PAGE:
The Weekend Warrior: Thor: The Dark World, About Time
November 5, 2013
Welcome back to the Weekend Warrior after our longest hiatus since I started this crazy thing 12 years ago. I missed a pretty crazy month also with Alfonso Cuaron's excellent Gravity dominating and making far more money than anyone could have ever expected and other movies bombing even worse than many previous October releases. Anyway, the Weekend Warrior is back hopefully without any more breaks before year's end, barring any health complications. Thanks again to my boss and you readers for your patience with me.
The second weekend in November is when the holiday movie season starts to gear up, which may be why Marvel Studios chose the unconventional time of year to release their anticipated sequel Thor: The Dark World (Marvel/Disney), which brings back Chris Hemsworth as Thor and Tom Hiddleston as his evil half-brother Loki from the popular original movie and even more popular The Avengers.
The sequel is directed by Alan Taylor, making his first feature film after years of directing Emmy-winning television shows such as "Mad Men," "The Sopranos" and most notably "Game of Thrones," which probably helped him get the gig. More importantly for fans of the Kenneth Branagh original, much of the cast from the movie is returning including Natalie Portman as Jane Foster, Anthony Hopkins as Thor's Daddy Odin, Stellan Skarsgard and Kat Dennings, plus many others playing various Asgardian Gods. The big addition this time is former Doctor Who Christopher Eccleston as Malekith the Dark Elf, a character from the Walt Simonson era of the title, though probably not as known among the general populace.
The original Thor kicked off the summer of 2011 with $65.7 million--relatively light compared to the previous showings by Iron Man and its sequel--and it went on to gross $181 million domestic and nearly $450 million worldwide, which isn't huge. But what happened just one year later was Marvel's The Avengers, which to date still boasts the biggest domestic opening for a movie with over $207 million in a single weekend. That movie's success already gave a nice boost to Iron Man 3's opening weekend earlier this year as it went on to gross $408 million, and there's a good chance that movie's success will greatly help Thor: The Dark World as well. Wisely, Disney is marketing it as "the return of an Avenger." The movie already opened internationally and grossed over $109 million in its first three days, although international accounted for a larger percentage of the first movie's gross than other Marvel movies.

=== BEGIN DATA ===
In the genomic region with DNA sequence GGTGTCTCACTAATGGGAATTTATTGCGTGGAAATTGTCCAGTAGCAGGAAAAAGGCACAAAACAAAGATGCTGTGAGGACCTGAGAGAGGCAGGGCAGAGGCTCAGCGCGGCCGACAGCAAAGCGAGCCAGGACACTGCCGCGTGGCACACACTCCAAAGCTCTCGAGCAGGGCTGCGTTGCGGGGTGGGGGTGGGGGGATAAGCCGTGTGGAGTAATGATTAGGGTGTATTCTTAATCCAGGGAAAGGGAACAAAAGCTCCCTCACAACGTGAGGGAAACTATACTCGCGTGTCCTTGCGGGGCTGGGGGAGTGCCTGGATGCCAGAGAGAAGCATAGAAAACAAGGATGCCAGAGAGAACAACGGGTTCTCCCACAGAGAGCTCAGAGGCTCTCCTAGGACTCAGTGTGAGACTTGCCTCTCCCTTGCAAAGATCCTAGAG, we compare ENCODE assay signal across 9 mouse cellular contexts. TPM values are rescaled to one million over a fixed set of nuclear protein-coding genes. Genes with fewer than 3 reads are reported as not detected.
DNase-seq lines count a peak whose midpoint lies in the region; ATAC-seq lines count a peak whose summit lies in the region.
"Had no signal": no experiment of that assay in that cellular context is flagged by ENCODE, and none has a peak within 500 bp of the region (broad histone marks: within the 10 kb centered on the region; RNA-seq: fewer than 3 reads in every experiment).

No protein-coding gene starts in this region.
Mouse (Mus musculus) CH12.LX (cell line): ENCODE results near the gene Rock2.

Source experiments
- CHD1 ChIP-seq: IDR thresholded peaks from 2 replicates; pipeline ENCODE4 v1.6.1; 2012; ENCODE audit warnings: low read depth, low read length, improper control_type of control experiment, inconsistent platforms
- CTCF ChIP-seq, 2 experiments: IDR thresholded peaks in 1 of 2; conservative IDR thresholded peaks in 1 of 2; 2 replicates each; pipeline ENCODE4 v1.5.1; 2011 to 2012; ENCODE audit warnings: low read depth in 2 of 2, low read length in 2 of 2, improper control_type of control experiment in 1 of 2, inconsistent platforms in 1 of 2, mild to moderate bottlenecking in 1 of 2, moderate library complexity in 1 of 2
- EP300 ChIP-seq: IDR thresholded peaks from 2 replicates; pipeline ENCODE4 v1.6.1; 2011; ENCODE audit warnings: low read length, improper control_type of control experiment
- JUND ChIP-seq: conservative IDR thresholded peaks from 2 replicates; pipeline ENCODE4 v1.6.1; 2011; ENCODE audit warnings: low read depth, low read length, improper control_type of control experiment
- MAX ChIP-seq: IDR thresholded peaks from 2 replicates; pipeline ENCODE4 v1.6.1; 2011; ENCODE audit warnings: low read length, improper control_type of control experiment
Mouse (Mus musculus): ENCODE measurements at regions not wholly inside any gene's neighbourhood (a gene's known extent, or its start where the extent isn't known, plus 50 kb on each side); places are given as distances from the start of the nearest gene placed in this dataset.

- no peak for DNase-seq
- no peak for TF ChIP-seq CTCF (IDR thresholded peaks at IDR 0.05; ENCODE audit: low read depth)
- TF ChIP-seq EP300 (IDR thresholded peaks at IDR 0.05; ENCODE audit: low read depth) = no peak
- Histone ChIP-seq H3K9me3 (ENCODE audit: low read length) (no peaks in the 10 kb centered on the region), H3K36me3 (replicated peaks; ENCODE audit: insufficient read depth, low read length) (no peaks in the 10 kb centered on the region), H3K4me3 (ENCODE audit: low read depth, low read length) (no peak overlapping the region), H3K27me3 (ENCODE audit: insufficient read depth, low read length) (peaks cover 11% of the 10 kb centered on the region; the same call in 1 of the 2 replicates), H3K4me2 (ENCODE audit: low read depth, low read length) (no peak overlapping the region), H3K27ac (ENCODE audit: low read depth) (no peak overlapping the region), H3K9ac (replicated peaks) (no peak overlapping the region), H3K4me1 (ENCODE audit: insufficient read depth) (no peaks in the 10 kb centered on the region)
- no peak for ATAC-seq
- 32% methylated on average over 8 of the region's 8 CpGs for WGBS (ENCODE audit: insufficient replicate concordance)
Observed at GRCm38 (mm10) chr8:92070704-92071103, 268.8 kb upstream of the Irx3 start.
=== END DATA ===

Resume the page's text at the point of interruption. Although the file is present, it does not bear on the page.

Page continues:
Still, the November release means that school being in session may slightly limit its opening especially on Friday, not to mention that it will be competing against football all weekend. Those things alone will probably keep it from going over the $100 million mark although Monday being Veteran's Day will help greatly and an $85 to 90 million opening isn't out of the question, helped by the premium ticket prices for IMAX and 3D--the latter now advertising an exclusive five-minute preview of next year's Captain America: The Winter Soldier.
"Thor: The Dark World" Mini-Review: The difficulties of creating a sequel to a popular movie are legendary, but "Thor: The Dark World" also has the onus of creating something that can follow the scale of 2012's "The Avengers" and in that sense, it succeeds where "Iron Man 3" failed.
The film begins with a "Lord of the Rings"-style flashback battle sequence with exposition about Malekith and the Dark Elves and how they used the Convergence of the Nine Realms and their weapon The Aether to make a play to take over the universe. They're defeated by the Asgardians and go into hiding, but 5,000 years later, they're reawakened as the Nine Realms prepare to realign. (Don't overthink it—these concepts will be rehashed and reexplained throughout the film in different ways.)
Probably the most impressive thing about this sequel, the feature debut of TV directing vet Alan Taylor, is that they essentially took a couple of fairly forgettable characters from Walt Simonson's run and built a completely new story behind them, successfully embedding it within the universe that's been created through the earlier movies.